Having said that, I would encourage you to speak to your wife about her feelings before you give up. By that same token, make sure you convey your feelings as well. Once you’ve figured out the core issues, try creating that co-parenting policy that I talked about in the post. Remember, that you must create a household that works cohesively, from this point on. You are husband and wife, and although you had your respective children with other people, these are your children together. And, those children will need and depend on all of their parents to raise them. You must work together to solve issues of discipline.

 

I hope that I’ve helped in some way. Be sure to check back in with me to let me know how things are going. Hang in there. Believe it or not, it can get better.

 

Sincerely,

 Kela Price

 

 

 

 

 

 

 
 
 

 

 

A reader asked this question sometime ago via a magazine (Indiana Parenting) that I used to write for. It is a situation that is common in blended families (including mine at one point), so I thought I’d share her question and my response.

 

Question: I have two children with someone else, and I am married to someone who has a child with someone else. Our children have different school schedules because we live in different states. My husbands “baby mama” always wants his son with us when he’s out of school, but my children are still in school, and it is a HUGE distraction for them. They are all around the same age and get very excited when they are with each other. Therefore, my children go to school tired and unable to concentrate. So, I suggested that the visitation schedule be set up for times when all children are out of school (Christmas, Thanksgiving, Labor Day, MLK Day) so that no one suffers academically. We could also increase the number of weeks he spends with us in the summer because all children are out of school then (we currently only get him for 4 out of 12 weeks) My husband’s “baby mama” said that my husband should always consider the best interest of their son first no matter who is hurt by it. Simply put, my kids aren’t his kids (even though he’s the father figure in the home who’s raising them). KP, should my husband always consider his son first even though his decisions might hurt my children?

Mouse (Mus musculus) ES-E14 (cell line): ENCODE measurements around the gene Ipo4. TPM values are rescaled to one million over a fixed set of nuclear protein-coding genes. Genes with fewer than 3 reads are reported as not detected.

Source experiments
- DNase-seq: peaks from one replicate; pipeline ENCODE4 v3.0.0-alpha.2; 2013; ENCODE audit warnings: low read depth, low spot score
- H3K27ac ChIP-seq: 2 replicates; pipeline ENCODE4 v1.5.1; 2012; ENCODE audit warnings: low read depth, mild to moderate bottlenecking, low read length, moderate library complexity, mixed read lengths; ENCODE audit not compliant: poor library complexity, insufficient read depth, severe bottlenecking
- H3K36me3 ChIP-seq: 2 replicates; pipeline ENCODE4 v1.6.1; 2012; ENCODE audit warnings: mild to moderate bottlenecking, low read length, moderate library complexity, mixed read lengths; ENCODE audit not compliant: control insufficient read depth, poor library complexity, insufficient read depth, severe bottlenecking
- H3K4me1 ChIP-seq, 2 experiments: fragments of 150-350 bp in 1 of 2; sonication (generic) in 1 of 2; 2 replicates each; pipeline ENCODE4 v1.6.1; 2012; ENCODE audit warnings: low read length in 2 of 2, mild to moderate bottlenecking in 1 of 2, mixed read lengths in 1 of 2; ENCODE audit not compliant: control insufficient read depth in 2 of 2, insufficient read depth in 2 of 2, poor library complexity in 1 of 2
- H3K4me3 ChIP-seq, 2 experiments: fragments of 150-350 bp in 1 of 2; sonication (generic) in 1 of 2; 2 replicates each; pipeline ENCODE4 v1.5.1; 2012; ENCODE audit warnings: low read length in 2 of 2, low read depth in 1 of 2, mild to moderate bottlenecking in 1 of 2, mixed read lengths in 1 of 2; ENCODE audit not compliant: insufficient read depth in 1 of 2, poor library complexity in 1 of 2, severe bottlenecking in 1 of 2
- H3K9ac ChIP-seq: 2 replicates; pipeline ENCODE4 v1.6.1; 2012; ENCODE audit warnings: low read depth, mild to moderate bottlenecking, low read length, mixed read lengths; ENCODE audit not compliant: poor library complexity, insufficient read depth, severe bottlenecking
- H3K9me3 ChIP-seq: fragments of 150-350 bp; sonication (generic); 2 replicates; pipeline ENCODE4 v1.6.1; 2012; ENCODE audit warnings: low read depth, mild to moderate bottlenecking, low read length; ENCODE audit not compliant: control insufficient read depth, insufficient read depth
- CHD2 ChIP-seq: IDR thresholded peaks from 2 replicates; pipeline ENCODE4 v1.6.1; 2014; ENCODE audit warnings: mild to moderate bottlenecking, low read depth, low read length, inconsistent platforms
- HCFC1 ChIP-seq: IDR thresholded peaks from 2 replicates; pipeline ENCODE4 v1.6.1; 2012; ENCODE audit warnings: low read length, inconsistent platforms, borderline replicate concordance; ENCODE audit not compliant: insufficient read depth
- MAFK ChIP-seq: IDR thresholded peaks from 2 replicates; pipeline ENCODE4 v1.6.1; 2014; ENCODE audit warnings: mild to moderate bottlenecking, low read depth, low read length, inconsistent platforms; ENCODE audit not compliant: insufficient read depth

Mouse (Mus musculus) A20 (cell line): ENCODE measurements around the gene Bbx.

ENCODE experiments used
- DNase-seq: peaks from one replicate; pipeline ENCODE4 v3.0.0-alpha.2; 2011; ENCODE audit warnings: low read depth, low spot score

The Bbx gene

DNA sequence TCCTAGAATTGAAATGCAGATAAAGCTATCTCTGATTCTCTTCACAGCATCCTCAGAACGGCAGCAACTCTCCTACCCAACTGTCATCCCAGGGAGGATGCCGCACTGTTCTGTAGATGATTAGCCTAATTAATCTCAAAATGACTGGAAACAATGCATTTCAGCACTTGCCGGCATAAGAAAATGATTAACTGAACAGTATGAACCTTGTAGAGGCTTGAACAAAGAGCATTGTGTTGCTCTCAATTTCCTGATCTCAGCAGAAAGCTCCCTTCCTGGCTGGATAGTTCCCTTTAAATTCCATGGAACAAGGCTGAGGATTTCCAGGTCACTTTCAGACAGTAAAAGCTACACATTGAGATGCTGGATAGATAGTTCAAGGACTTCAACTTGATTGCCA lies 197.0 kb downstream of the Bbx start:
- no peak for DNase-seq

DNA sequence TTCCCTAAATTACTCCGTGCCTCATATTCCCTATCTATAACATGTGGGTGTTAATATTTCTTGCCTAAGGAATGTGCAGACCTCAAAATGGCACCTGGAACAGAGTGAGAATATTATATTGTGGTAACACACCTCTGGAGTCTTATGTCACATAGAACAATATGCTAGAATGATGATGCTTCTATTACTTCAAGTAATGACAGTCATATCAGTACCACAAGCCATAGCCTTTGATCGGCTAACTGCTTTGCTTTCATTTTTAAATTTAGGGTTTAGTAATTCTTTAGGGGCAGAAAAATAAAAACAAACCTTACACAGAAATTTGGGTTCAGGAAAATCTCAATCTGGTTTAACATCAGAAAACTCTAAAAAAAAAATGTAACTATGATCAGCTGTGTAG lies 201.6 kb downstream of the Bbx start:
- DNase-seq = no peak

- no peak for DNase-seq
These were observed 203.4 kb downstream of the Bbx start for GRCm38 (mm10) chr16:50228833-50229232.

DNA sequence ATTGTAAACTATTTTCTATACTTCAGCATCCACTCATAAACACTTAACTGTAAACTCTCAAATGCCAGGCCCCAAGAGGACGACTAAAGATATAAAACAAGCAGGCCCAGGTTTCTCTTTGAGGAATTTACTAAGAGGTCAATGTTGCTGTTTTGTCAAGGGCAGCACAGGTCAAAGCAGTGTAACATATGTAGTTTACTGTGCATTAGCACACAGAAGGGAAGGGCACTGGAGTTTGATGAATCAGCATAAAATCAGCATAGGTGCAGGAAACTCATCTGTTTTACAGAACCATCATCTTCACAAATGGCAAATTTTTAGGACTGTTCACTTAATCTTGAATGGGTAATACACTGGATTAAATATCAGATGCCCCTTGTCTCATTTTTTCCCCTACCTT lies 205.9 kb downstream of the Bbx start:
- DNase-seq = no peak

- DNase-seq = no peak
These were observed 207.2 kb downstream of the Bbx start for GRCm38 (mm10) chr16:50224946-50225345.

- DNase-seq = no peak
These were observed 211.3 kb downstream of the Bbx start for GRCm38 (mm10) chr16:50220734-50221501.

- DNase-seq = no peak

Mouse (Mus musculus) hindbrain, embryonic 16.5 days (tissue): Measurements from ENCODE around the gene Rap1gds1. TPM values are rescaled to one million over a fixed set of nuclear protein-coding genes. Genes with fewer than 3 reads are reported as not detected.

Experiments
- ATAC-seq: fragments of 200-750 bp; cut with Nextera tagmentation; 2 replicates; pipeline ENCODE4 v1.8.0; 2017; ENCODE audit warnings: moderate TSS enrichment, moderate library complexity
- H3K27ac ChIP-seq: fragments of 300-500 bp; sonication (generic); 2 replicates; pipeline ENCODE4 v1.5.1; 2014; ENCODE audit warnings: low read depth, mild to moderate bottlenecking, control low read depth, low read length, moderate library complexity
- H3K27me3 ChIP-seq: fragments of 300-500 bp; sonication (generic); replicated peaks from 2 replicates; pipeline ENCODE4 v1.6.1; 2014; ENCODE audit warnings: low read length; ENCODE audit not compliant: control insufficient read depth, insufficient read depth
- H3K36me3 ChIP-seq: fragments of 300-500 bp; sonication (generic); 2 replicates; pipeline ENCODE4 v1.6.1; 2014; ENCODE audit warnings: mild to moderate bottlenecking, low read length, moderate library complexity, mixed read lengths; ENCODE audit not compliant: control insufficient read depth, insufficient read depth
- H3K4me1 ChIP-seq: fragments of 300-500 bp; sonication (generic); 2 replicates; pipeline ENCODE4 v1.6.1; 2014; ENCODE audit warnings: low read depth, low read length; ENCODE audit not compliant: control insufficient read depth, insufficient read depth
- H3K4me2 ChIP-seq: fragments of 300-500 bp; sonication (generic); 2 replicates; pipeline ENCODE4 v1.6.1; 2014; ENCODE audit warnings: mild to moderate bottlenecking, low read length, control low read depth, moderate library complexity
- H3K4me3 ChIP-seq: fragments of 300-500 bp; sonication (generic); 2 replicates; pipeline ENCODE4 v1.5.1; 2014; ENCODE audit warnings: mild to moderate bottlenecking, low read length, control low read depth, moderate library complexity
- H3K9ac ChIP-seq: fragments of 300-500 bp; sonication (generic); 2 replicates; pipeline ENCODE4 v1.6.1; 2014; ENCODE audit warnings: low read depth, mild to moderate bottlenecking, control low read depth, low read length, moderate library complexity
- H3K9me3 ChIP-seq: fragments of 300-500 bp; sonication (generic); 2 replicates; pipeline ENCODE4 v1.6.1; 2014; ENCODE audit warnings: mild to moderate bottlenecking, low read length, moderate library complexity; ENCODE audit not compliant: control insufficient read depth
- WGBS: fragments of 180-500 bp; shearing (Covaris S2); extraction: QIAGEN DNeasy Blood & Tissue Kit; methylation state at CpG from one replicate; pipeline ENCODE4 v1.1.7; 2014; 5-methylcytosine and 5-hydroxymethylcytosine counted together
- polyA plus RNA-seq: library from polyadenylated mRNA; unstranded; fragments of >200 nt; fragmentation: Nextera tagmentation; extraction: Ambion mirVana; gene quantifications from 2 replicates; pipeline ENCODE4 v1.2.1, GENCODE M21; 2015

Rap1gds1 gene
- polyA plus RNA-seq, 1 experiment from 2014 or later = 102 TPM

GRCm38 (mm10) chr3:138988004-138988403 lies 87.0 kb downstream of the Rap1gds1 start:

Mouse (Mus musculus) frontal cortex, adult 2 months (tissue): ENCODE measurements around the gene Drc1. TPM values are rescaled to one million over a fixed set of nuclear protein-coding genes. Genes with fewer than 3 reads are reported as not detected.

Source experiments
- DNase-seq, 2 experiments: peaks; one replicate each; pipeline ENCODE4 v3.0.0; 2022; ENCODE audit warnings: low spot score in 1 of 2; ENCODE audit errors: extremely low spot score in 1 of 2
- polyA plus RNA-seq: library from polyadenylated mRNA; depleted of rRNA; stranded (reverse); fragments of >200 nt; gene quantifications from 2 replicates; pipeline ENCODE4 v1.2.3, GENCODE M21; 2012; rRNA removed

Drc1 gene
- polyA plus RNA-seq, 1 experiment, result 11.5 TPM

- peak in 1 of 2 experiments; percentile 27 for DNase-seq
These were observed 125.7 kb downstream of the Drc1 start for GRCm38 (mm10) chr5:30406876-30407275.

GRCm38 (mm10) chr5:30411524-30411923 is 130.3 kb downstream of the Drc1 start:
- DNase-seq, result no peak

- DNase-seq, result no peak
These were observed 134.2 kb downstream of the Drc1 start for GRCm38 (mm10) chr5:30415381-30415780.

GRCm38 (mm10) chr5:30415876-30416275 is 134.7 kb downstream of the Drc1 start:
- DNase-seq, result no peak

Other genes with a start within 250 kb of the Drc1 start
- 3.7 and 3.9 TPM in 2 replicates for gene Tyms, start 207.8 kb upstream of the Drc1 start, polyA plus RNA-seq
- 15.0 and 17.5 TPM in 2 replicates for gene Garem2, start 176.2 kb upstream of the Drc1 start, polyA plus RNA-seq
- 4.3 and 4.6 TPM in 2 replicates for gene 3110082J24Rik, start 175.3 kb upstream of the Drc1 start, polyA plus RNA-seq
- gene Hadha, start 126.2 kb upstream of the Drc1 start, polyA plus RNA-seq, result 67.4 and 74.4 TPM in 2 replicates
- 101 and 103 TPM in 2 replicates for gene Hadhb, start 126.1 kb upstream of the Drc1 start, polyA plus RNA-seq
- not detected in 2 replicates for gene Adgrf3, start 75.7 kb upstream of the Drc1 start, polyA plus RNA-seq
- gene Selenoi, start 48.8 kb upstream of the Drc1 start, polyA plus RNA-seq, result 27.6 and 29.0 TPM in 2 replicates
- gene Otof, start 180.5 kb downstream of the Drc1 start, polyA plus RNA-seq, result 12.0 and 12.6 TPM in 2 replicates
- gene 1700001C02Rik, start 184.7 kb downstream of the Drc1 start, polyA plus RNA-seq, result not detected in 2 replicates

Answer: At the end of the day the blended family is hard for EVERYONE involved, not just one party and their children! When there are multiple children within the blended family they all have to be considered, and COMPROMISE MUST EXIST. All the children, on either side, can’t come first all the time. If everyone is considering their child first, then all you’re going to get is a 4 car collision. If your husband’s ex-wife is suggesting that he always consider their child first, then isn’t it fair for you to do the same? So, there has to be a compromise because every child won’t, and often times, shouldn’t be first all the time. The adults must do what is logical and best for all children involved. If it is a distraction for your husband’s son to be there when school is in session, that is completely understandable, and isn’t necessary when other options exist. If his ex-wife isn’t willing to review those options, then she is being difficult. Why can’t his son visit more during the summer and during the breaks when all children are out of school, as opposed to during the school year when school breaks and schedules are conflicting?

 

My advice to you and your husband is to remember the vows that you took before God – for better or for worse, for richer or for poorer, and forsaken all others. Those are powerful words that mean something, and you can’t throw them out the window because his ex-wife is trying to interfere or doesn’t agree. Although it is ideal for everyone involved to have a meeting of the minds, it often times isn’t likely. Therefore, you and your husband must achieve consensus when it comes to running your household. Unfortunately, she doesn’t have to consider your children, but your husband should as you should consider his. It is also essential that you openly communicate with the children, especially his son, if schedule changes are made. You want this information to come from you and not her.